dog snake bite prevention

Snake Bite Prevention and Treatment for Pets

Like many pet owners, you may want to enjoy the outdoors with your dog or cat. In many parts of the United States, venomous snakes can pose a serious and often forgotten threat to companion animals. Follow below to learn the basics of snake bites in veterinary medicine, and what you need to know to prepare and keep your pet safe.

This article was written by a FirstVet vet

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Are all snakes dangerous to our pets?

Similar to how different species of snakes affect humans differently, most snake species are not venomous or life-threateningly dangerous to our pets. However, among the thousands of snake species that exist, approximately 25 venomous snakes are found here in the U.S.

Your biggest risk depends on your location, and the snakes found specific to the local climate and environment. Only 3 states are venomous snake-free - Maine, Alaska, and Hawaii. If you find yourself living in any other part of the U.S., snake bites are a very real threat to your dog depending on your lifestyle and exposure.

The most well-known and commonly encountered venomous snakes include the copperhead, rattlesnake (pit viper), cottonmouth (water moccasin), and coral snake species. Although each one affects its victim slightly differently, each can be potentially life-threatening, and warrant immediate medical attention.

How do snake bites occur?

As natural predators, dogs and cats occasionally encounter snakes due to curiosity and intrigue. Inquisitive dogs often get snake bites on the face or mouth trying to pick up or bite them, as well as cats attempting to hunt outdoors. In these scenarios, the pet often has more than one bite if not deterred immediately and can be more severe than accidental encounters.

Otherwise, unassuming pets often present with snake bites due to no fault of their own, snakes can be very well camouflaged, and may strike when stepped on or near before the pet had a chance to even see it. These types of bites typically occur on the lower legs or feet, and the snake species may be difficult to identify if the dog has left the area where the bite occurred.

Areas with leaves, foliage, or thick fauna can be especially dangerous for hiking or exploring with a pet, where it simply isn’t possible to see them resting out of sight. Banks of ponds or lakes can also be common locations for cottonmouth snakes to reside.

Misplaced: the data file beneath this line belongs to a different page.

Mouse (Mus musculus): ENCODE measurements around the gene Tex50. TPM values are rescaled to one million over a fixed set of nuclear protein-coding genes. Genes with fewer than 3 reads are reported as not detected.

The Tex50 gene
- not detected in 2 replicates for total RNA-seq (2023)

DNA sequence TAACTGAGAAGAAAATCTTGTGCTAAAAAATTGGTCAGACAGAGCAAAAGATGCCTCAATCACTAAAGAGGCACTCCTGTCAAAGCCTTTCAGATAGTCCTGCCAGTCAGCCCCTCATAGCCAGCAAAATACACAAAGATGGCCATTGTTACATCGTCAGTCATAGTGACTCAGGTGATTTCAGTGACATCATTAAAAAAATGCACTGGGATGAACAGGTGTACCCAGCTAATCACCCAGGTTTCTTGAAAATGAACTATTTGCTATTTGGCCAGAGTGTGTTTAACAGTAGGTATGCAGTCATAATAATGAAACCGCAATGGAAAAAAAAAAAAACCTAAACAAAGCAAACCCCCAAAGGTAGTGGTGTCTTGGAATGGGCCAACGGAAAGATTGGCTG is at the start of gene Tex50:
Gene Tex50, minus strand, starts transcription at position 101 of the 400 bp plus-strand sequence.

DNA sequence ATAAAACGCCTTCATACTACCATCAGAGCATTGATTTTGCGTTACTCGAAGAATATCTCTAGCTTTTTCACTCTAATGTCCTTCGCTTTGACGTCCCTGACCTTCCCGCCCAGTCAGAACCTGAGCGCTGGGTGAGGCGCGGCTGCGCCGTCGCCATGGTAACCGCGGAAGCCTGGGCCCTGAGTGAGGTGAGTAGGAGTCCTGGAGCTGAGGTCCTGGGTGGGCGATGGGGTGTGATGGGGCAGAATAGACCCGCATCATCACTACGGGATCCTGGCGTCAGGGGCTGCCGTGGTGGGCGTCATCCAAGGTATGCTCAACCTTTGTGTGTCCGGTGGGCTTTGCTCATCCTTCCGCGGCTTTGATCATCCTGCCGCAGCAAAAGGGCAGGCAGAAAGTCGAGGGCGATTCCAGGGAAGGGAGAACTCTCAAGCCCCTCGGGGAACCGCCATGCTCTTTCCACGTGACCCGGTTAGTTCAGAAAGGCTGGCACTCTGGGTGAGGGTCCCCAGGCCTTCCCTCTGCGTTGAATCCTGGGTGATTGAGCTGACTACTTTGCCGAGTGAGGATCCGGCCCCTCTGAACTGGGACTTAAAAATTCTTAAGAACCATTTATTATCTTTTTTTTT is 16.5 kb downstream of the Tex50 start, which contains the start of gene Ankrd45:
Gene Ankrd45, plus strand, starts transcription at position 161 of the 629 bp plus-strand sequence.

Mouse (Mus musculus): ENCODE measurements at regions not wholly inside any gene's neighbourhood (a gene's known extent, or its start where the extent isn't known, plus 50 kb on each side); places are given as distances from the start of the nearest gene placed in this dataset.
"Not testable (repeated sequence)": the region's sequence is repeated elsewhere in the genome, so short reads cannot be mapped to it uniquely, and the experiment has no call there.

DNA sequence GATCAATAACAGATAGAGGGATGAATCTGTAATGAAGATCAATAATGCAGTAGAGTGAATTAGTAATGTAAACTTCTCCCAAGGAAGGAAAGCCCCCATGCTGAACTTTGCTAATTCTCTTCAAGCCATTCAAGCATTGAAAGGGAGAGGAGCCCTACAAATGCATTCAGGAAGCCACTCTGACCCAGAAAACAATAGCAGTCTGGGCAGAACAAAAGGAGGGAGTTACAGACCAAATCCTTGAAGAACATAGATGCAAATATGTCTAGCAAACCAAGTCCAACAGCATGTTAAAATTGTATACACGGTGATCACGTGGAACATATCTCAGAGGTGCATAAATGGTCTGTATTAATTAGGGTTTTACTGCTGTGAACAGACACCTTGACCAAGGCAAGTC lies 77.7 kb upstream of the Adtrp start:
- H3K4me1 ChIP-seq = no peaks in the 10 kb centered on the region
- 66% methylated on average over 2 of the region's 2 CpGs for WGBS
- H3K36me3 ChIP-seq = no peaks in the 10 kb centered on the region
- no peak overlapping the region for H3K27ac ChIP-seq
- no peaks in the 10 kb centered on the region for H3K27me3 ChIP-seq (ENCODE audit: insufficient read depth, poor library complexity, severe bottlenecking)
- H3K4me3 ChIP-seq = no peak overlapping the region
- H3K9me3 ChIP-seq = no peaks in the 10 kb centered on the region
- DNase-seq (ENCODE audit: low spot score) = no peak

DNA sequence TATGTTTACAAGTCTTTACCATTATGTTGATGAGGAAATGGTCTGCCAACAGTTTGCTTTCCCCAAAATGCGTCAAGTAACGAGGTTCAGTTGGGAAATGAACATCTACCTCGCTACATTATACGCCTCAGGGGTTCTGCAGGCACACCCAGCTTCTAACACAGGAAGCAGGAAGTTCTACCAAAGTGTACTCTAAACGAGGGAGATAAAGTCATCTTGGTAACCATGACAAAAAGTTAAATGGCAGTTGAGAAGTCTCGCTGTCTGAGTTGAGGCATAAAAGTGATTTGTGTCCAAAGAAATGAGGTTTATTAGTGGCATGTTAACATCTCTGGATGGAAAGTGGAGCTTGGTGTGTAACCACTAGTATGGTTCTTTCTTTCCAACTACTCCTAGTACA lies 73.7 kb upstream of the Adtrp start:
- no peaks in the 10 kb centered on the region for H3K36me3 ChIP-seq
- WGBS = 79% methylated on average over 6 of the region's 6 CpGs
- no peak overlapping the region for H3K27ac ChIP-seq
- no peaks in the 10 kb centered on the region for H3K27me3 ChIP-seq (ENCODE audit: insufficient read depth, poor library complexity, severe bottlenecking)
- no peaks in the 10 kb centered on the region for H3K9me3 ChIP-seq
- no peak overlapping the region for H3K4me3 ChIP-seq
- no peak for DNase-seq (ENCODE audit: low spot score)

In snake endemic regions, it’s useful to fence off or isolate a portion of the space your dogs or pets occupy and sweep it regularly for snakes. Checking for nooks, looking under outdoor items, and visually inspecting their yard or space can prevent a potentially dangerous encounter.

What symptoms can snake bites cause?

Depending on the species of snake, the number of bites, and the amount of venom injected, a variety of clinical signs may be present.

With nonvenomous snakes, usually a small amount of pain and swelling can be noted at the bite location. The punctures from the bites may be visible (two holes) but they may not be easy to find.

In venomous snakes, the symptoms are usually much more severe quite rapidly. Typically, severe swelling occurs quickly at the site of the bite, as well as bruising and blood-tinged discharge from the punctures. Systemic issues can arise, like a severe decrease in blood pressure, clotting problems, weakness, collapse, and paralysis. Pets are often agitated and panting after a snake bite envenomation as well as drooling and very painful. Depending on the species of snake involved, symptoms can rapidly progress to seizures, coma, or even death.

What do I do if my pet was bitten by a snake?

The most important thing to do if you suspect your dog or cat has been bitten by a venomous snake is to seek veterinary care as quickly as possible. This is not a time to drag your feet; minutes can be lifesaving in the case of pit vipers or coral snack envenomation. Identifying, or bringing photos of the involved snake can also be crucial to determining the next steps for treatment of your pet.

Severe cases often receive antivenin, and many cases warrant hospitalization and supportive care for at least 12 hours. Your veterinary team will help assess your pet for possible complications and prescribe appropriate therapy based on each case. Pets will likely receive pain management and sometimes are prescribed anti-inflammatories or antibiotics along with supportive care therapy.

How do I keep my pet safe?

Ultimately, there is no way to prevent snake bites from occurring entirely. However, checking your pet’s outdoor space daily and keeping them leashed when in outdoor environments can help keep them as safe as possible from encountering snakes accidentally.

Prepare when hiking by knowing the closest veterinary ER to your location, and always have a pet first aid kit on hand should this kind of emergency arise. Sticking to cleared paths when hiking and hiking during daylight hours can also reduce the risk of encountering a snake. It’s beneficial to learn the specific venomous snakes in your region, and what environments they favor so you can avoid them if possible. With luck, you can avoid this costly and dangerous threat to your family and pet.

Read more:

16 Summer Dangers for Dogs

Summer Dangers for Cats

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This article was written by a FirstVet vet

Did you know that FirstVet offers video calls with experienced vets? You can get a consultation within 30 minutes by downloading the FirstVet app for free from the Apple App Store or Google Play.

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